Posted on



If you plan to visit London, speak with Londoners understand TV shows and films set in London or characters from London then you need to understand the cockney. In this video everything will be explained by a London legend (ok, maybe not a legend, rather some geezer from London we found in the pub). You’ll learn about the pronunciation, typical expressions and Cockney rhyming slang. Absolutely everything. And I ain’t telling porkies neither.

Famous cockneys include: David Beckham, Adele, Michael Caine, Jason Statham, Amy Winehouse,

We recommend that you switch on the subtitles for this video (unless you’re a cockney).

Check out some of our other English language videos such as 7 Insane Grammar Rules from the Dark Side of the English Language

And How to Speak Like a Brit

Intermediate and advanced English lessons with subtitles on our youtube channel. Brought to you by LetThemTalk language school in Paris (and sometimes London).

We go deeper

Subscribe here

Learn English in Paris
www.letthemtalk.fr

Nguồn: https://ilhapura.net/

Xem thêm bài viết khác: https://ilhapura.net/game/

22 Replies to “A LONDONER Explains How to Speak COCKNEY (London accent)”

  1. I was going to ask if someone ever actually still used the rhyming slang, but then that bloke was trying to have a Britney Spears and I got my answer.

  2. I'm not British, but lived in London for 3 years. I always Loved the Cockney accent, especially "innit" and "alright, luv?" 🙂 will always remember London so fondly.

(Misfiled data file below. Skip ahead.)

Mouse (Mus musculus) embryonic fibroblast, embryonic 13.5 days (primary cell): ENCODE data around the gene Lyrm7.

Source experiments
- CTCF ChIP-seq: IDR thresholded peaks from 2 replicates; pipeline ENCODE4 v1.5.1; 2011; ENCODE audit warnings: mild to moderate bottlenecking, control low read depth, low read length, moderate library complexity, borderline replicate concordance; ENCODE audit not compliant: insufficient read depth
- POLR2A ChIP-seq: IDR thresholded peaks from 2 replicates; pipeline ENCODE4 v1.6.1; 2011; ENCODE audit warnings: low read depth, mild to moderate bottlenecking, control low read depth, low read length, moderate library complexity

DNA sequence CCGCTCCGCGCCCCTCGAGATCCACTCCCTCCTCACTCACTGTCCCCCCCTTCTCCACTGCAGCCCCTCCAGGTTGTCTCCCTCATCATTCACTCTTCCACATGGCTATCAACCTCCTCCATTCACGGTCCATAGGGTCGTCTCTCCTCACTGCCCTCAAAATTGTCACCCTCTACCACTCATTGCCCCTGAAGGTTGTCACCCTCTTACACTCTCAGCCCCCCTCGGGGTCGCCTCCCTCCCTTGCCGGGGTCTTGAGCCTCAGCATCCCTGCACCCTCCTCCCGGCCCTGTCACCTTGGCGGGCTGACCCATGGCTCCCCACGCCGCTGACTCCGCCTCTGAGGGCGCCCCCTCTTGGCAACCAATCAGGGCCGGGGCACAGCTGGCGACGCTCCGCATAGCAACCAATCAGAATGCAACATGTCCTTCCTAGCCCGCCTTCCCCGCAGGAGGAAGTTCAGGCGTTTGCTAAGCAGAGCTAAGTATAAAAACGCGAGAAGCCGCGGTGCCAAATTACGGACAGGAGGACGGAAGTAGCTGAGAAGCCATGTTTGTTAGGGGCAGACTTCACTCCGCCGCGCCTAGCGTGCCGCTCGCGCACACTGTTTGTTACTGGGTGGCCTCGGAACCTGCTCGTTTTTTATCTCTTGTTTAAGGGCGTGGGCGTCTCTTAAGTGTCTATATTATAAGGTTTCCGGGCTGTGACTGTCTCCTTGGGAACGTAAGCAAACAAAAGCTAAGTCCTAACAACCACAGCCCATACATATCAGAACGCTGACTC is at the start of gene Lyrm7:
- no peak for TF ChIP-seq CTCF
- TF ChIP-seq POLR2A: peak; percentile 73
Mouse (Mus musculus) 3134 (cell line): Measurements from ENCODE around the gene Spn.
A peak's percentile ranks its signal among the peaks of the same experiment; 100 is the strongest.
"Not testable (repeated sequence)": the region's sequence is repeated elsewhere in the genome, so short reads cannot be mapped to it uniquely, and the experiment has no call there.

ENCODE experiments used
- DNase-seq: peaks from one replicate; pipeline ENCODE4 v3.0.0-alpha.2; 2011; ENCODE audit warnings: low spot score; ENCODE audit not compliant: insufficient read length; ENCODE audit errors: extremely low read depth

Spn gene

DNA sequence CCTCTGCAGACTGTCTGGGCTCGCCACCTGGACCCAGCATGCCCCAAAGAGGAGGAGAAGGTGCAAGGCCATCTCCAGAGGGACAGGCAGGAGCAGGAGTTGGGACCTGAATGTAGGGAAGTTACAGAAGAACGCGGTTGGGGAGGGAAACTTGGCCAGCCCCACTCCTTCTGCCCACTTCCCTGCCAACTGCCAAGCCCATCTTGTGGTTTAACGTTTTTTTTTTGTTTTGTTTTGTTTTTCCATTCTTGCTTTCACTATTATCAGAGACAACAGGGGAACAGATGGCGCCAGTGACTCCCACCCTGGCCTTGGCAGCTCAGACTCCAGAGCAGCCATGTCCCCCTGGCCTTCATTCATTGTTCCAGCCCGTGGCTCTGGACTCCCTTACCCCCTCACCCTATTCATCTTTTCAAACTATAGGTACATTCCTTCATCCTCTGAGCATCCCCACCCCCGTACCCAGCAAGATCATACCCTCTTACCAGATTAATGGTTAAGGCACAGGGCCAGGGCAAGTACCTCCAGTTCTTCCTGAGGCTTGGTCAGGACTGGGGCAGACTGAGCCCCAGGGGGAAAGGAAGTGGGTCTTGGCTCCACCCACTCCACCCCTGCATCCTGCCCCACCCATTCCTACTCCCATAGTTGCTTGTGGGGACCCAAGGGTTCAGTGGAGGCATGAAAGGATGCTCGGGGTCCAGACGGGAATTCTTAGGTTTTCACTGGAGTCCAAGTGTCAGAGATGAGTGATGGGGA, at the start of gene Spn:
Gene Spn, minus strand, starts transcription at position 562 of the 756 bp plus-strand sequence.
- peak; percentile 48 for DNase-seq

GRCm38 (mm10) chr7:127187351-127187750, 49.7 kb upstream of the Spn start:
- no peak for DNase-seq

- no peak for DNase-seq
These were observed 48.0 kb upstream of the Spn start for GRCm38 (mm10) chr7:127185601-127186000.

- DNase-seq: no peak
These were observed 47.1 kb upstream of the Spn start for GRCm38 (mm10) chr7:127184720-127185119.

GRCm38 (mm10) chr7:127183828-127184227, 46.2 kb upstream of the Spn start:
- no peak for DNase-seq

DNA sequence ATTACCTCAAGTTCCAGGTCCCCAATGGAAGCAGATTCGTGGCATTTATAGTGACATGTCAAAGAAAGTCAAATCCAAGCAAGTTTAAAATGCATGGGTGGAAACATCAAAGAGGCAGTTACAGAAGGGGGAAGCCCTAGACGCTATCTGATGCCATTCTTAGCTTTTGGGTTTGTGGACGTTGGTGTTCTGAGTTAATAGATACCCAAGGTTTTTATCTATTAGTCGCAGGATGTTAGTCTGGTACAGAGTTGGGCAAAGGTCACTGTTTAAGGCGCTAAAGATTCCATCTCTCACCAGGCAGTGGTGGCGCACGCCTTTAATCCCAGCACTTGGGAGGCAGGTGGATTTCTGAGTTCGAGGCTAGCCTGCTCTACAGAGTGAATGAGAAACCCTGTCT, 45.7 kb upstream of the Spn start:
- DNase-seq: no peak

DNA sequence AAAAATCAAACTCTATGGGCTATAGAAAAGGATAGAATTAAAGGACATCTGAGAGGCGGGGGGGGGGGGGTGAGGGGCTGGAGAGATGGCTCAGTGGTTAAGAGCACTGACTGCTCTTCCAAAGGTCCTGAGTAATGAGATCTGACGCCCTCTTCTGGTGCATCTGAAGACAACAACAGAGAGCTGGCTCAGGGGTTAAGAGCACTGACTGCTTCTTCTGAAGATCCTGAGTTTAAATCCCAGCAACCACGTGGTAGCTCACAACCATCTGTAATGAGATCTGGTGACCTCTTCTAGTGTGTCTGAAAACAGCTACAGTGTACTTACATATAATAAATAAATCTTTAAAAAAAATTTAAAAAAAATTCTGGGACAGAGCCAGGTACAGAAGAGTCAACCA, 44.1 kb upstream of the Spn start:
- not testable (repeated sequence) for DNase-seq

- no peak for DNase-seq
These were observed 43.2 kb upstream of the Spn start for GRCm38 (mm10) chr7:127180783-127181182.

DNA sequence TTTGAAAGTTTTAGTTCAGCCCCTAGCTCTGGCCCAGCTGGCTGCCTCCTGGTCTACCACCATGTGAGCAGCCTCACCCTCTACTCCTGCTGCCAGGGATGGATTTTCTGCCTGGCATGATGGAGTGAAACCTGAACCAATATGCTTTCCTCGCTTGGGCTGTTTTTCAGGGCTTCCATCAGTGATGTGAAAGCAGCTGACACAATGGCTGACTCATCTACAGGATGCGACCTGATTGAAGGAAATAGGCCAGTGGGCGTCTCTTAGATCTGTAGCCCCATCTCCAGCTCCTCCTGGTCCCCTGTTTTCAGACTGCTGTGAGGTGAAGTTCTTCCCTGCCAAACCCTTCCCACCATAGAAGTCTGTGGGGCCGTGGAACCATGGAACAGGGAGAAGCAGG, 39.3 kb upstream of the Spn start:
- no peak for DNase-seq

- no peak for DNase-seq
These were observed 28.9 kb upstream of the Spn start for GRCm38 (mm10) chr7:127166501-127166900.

3. Russel Brand is from Dagenham in Essex. Cockneys are born or are from within earshot of the Bow Church bells. Would have thought Brand has an Essex accent? I remember hearing real cockneys at a rave in London one night and took me a while to realise they were speaking English and I was born in Oxford.

  4. Great video! I'm going to use it with my pupils in English class. A question concerning pronounciation: I've noticed in several of your videos that you pronounce "English" without any audible "g" sound (at least not audible to my Swedish ears). I was beginning to wonder if I'd been pronouncing it the wrong way these last 44 years, but after checking with the Collins online dictionary, I was relieved to know I hadn't. So is this the normal Londoner's way of pronouncing "ng" in such a position, or is it modern southern English?

  5. Very interesting – thanks for sharing!
    As an American, I’ve certainly heard of the cockney accent, but now that you break it down, I may be able to better understand it next time I hear it!

    P.S. with the need to think “on the fly” and come up with rhyming words and substituted phases, this seems a lot like freestyle rapping…at least in that regard.

  6. I have English heritage, but have never visited there, and this is quite the explanation of the mysterious language. Very helpful and well done!

  7. Coming from someone who speaks 4 languages, English being my number 1 foreign language, English is a pretty f*ed up language to begin learning as a foreign language anyway. Mostly because nothing makes any logical sense whatsoever, there's always an exception to the rule and the pronunciation and writing are completely different.

    The most common language in the world is broken English anyway, so the more accents you get used to as you're learning, the better. In the end the most important thing in any communication is to get your point across and understand other people's point of view as well.

  8. Live in Trinidad. Off and on in Indiana and Michigan. Very sweet accent, this London accent. After all the shallow stuff of culture and accent, how do you connect to have a truly lasting and deep jive with someone? I mean do you talk about fried fish and chips or get the show on the road? Just wondering

Leave a Reply

Your email address will not be published. Required fields are marked *